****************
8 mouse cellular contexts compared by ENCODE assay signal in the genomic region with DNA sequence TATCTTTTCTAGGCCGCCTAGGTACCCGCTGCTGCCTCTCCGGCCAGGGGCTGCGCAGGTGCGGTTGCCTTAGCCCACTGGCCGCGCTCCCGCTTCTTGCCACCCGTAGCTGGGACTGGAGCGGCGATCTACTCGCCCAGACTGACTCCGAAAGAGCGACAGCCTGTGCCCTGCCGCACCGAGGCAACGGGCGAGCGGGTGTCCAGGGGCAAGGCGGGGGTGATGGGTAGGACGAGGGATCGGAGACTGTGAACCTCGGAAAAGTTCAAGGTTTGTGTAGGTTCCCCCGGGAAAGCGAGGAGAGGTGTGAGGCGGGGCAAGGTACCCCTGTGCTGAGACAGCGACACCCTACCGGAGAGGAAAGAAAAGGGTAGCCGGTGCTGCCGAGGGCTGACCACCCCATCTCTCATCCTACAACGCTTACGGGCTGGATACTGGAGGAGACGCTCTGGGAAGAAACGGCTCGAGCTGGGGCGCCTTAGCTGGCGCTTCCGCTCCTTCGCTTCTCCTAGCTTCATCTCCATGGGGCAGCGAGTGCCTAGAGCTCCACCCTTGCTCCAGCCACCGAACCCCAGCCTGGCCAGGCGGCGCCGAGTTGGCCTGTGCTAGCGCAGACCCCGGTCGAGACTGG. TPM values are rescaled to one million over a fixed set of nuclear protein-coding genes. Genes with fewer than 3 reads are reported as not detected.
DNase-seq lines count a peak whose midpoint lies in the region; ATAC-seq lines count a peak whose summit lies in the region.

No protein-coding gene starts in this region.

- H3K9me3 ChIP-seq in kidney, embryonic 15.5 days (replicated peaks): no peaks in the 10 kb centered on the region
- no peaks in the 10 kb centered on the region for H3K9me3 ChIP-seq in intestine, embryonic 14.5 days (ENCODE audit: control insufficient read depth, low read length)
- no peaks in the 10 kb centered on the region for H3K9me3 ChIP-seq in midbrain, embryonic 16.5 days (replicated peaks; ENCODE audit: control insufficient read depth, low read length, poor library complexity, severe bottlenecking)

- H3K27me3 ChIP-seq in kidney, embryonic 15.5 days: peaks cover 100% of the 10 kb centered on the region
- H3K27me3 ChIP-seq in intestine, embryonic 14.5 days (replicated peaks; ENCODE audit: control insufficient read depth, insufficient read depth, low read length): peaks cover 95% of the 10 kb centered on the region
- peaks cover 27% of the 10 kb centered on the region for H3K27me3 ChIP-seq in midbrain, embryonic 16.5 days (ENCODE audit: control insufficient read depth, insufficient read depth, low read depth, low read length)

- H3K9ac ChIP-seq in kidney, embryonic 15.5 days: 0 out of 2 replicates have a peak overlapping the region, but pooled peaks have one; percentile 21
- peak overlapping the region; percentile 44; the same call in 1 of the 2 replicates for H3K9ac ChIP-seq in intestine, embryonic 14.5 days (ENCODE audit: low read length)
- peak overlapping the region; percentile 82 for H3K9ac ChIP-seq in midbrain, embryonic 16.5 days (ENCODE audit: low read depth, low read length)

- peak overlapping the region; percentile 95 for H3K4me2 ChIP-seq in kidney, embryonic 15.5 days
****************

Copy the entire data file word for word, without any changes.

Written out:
8 mouse cellular contexts compared by ENCODE assay signal in the genomic region with DNA sequence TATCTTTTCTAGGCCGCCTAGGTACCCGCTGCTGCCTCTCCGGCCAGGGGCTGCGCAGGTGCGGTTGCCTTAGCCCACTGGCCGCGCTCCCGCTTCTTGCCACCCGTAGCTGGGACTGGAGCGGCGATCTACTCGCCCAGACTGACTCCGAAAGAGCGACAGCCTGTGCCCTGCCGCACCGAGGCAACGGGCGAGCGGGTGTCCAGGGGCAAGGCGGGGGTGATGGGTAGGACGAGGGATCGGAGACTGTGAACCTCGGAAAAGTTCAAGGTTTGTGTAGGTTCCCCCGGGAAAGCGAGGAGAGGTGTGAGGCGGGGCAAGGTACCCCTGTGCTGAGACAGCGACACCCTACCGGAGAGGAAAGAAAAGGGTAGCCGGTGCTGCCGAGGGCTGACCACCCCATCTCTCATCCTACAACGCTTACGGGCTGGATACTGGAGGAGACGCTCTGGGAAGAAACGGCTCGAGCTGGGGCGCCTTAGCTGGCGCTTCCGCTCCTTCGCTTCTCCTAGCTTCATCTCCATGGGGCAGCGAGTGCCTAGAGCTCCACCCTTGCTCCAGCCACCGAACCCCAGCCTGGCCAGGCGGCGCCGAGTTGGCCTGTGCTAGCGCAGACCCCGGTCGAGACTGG. TPM values are rescaled to one million over a fixed set of nuclear protein-coding genes. Genes with fewer than 3 reads are reported as not detected.
DNase-seq lines count a peak whose midpoint lies in the region; ATAC-seq lines count a peak whose summit lies in the region.

No protein-coding gene starts in this region.

- H3K9me3 ChIP-seq in kidney, embryonic 15.5 days (replicated peaks): no peaks in the 10 kb centered on the region
- no peaks in the 10 kb centered on the region for H3K9me3 ChIP-seq in intestine, embryonic 14.5 days (ENCODE audit: control insufficient read depth, low read length)
- no peaks in the 10 kb centered on the region for H3K9me3 ChIP-seq in midbrain, embryonic 16.5 days (replicated peaks; ENCODE audit: control insufficient read depth, low read length, poor library complexity, severe bottlenecking)

- H3K27me3 ChIP-seq in kidney, embryonic 15.5 days: peaks cover 100% of the 10 kb centered on the region
- H3K27me3 ChIP-seq in intestine, embryonic 14.5 days (replicated peaks; ENCODE audit: control insufficient read depth, insufficient read depth, low read length): peaks cover 95% of the 10 kb centered on the region
- peaks cover 27% of the 10 kb centered on the region for H3K27me3 ChIP-seq in midbrain, embryonic 16.5 days (ENCODE audit: control insufficient read depth, insufficient read depth, low read depth, low read length)

- H3K9ac ChIP-seq in kidney, embryonic 15.5 days: 0 out of 2 replicates have a peak overlapping the region, but pooled peaks have one; percentile 21
- peak overlapping the region; percentile 44; the same call in 1 of the 2 replicates for H3K9ac ChIP-seq in intestine, embryonic 14.5 days (ENCODE audit: low read length)
- peak overlapping the region; percentile 82 for H3K9ac ChIP-seq in midbrain, embryonic 16.5 days (ENCODE audit: low read depth, low read length)

- peak overlapping the region; percentile 95 for H3K4me2 ChIP-seq in kidney, embryonic 15.5 days